Dashboards are software tools that allow data visualization through maps, charts, graphs, and indicators to present the most critical information needed to achieve one or more objectives. Dashboards can consolidate and communicate a complex set of big data from different agencies and sources on a single screen or a webpage for monitoring information and events in real-time for responding to urban issues. Urban planning and management of cities through big data and real-time dashboards are hallmarks of smart cities. Although there are many benefits and applications of dashboards established in scholarly literature, and several ready-to-use technologies and proven design approaches available, the use of dashboards in urban settings as a decision-support system has been limited. The recent flurry of dashboards during the COVID-19 pandemic developed and disseminated by various actors, ranging from local community groups, public organizations, universities, and international agencies have given new momentum and purpose to the debates around geospatial information dashboards. Although many articles discussed dashboards as a tool to contain the pandemic, one has to wonder what role these technologies will play in the post-pandemic world and the overall sustainability of such digital ventures. This session will explore the relevance and applicability of geospatial dashboards to contribute to long-term community resilience as we move back from a predominantly virtual life during COVID-19 to the real physical space. We will examine the major challenges in sustaining geospatial dashboard projects and reveal the enduring opportunities offered by this powerful GIScience application in supporting climate resilience and social justice.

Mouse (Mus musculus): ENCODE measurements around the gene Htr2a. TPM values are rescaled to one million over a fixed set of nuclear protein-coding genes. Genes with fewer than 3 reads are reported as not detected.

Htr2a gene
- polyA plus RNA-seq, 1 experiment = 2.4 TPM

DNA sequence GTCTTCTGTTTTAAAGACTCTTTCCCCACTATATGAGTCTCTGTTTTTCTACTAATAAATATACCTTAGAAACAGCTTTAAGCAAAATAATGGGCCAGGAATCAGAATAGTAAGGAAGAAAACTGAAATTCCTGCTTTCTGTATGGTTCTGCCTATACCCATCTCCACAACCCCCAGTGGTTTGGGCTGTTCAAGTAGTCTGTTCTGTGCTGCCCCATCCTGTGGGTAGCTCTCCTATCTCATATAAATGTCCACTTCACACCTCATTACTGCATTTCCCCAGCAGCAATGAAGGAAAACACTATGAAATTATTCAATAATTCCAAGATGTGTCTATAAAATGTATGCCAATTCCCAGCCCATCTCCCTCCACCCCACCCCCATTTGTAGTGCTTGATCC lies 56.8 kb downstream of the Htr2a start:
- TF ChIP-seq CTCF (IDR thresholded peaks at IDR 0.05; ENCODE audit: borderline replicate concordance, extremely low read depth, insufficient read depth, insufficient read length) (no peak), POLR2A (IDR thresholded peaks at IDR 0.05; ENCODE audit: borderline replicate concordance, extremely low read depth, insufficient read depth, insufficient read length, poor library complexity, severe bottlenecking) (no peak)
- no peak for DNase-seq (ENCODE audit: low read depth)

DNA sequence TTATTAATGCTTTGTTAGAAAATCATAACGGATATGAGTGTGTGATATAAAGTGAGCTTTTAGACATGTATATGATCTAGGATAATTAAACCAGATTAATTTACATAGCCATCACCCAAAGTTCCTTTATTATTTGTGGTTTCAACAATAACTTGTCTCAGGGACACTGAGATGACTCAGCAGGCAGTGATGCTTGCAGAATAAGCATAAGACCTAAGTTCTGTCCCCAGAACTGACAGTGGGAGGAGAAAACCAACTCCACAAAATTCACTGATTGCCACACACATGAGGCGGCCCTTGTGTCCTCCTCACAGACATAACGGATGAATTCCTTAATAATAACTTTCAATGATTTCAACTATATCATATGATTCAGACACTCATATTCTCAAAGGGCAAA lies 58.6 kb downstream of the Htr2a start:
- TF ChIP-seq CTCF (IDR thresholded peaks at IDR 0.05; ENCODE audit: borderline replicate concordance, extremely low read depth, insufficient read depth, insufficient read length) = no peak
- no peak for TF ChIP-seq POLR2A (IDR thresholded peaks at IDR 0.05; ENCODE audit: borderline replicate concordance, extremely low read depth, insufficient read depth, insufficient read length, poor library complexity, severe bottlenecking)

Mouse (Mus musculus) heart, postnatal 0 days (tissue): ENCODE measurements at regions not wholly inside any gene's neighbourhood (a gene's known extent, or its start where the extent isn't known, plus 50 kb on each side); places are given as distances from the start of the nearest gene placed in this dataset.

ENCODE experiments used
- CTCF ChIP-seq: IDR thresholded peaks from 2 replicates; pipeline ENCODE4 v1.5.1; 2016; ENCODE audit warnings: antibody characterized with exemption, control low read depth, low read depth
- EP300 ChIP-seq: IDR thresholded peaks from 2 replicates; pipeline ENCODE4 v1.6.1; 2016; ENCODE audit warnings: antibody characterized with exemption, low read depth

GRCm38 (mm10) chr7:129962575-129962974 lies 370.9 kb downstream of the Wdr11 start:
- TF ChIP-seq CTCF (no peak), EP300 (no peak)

Workshop F: Leveraging Language Models for Learning Geo-Entity Representation

Friday, June 9 | 10:30 am - noon

Presenters: Jina Kim, Yao-Yi Chiang, Malcolm Grossman, Min Namgung, University of Minnesota

Topic geo-entity detection from documents and geo-entity typing and linking are essential tasks for enabling various applications. This workshop provides a unique opportunity for participants to learn about open-source machine learning tools and pre-trained language models, such as SpaBERT, for these tasks. Through hands-on exercises, attendees will gain the skills and knowledge necessary to 1) use and train the tools to identify the topic geo-entity of a document, and 2) use and fine-tune SpaBERT for geo-entity typing and linking. Participants are encouraged to bring text documents they would like to test.